Able and ready

City moves to expand housing opportunities for the disabled

Untitled Document Beverly Beard says that it wasn’t easy growing up with a disability in Springfield. Polio robbed Beard at an early age of the ability to walk, forcing her to scoot up and down the stairs of her family’s two-story home. More than 50 years later, she says, housing options for the disabled continue to be virtually nonexistent.
“When I started looking for a place that I could get in and out of and into the bathroom, it was very hard,” says Beard, “and every place had steps.”
Beard, who has previously lived in high-rise apartments but dislikes them for safety reasons, says that others in Springfield feel the same way. “You have a very high population of people with disabilities in this town, and there are just not the single-family dwellings that need to be here,” she says. “People don’t feel safe in high-rises; they are wanting something that is on the ground floor.”
After years of pushing for change, Beard and other disabled citizens of Springfield were awarded a major victory last week when the City Council unanimously passed a new “visitability” ordinance. The approved code states that any new one- or two-family home built with financial assistance from the city must comply with specific design requirements to ensure that the homes are visitable and livable for persons with disabilities.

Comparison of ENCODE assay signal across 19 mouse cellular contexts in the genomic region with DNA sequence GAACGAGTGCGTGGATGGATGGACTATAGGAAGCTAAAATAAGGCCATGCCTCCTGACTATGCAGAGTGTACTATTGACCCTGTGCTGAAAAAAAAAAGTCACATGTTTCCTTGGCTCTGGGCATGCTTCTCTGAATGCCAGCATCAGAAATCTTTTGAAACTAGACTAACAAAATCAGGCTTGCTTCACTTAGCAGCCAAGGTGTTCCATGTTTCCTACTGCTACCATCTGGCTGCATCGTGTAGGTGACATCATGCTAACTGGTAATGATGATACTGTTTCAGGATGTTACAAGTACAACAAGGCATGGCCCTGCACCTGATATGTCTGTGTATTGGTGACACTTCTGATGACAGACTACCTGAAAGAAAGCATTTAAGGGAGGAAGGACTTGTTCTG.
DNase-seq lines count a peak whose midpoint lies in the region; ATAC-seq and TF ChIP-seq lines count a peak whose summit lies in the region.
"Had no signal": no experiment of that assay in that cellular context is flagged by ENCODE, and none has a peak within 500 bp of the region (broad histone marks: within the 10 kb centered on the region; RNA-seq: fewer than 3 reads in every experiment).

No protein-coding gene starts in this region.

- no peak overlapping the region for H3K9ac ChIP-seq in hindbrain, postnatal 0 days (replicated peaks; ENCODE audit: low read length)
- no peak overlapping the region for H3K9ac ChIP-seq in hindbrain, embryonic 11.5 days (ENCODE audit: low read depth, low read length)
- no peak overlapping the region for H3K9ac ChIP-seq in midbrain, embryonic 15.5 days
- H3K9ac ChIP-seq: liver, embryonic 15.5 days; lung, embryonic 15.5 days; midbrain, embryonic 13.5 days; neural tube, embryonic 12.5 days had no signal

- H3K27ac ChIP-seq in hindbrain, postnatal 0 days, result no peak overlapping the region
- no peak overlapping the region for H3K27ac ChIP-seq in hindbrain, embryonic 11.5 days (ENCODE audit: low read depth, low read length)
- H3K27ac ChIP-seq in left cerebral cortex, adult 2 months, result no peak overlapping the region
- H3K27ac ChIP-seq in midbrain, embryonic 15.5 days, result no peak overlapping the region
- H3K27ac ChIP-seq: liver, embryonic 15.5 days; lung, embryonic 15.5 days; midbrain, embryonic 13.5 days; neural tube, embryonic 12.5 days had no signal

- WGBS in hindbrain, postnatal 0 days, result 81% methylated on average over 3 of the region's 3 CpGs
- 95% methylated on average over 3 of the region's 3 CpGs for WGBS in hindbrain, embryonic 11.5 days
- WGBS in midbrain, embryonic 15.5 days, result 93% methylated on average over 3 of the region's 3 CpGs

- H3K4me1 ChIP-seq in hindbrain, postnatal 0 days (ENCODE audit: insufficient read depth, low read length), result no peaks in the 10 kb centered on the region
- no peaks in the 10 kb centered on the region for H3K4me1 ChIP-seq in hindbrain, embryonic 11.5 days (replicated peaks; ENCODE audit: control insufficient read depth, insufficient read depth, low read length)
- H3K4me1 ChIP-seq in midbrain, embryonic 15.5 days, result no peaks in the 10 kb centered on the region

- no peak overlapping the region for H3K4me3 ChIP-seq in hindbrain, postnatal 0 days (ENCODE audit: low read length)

The city and several organizations — among them the Springfield Center for Independent Living, the Coalition for Citizens with Disabilities, and the Springfield Disabilities Commission — worked out the terms of the ordinance, one of only a few adopted in Illinois. “It’s a positive step forward,” says Jim Donelan, executive assistant to Mayor Tim Davlin. “It shows that we’re proactive and take the needs of the disabled in the city of Springfield very seriously.”
Similar city ordinances have been proposed but met with opposition from local homebuilders. Beard, chairwoman of the Springfield Disabilities Commission’s visitable-housing subcommittee, says that homebuilders gradually realized that they would benefit from the ordinance. “Homebuilders have figured out that if you build a house now that is visitable, it is a good selling point,” she says, “plus it doesn’t cost as much as if you have to go in and retrofit a house.”
Homebuilders must comply with the visitability code by providing: • One entrance with zero steps, plus an exterior doorbell if that entrance is located in a garage. • A 32-inch clear passage through every interior door, including bathrooms. • Wall switches set 48 inches from the floor to control light fixtures and fans. • At least one bathroom on the main floor, with reinforced walls to support grab bars. • Hallways 42 inches wide. In addition to providing more suitable housing options and eliminating design features that pose barriers to the disabled, Beard says, the ordinance will work to prepare all of Springfield’s families for the future.
“If the younger generation would understand that one of these days they’re going to get old,” says Beard, “and these houses they’re paying lots of money for, they’re not going to be able to live in because of the steps and everything.”

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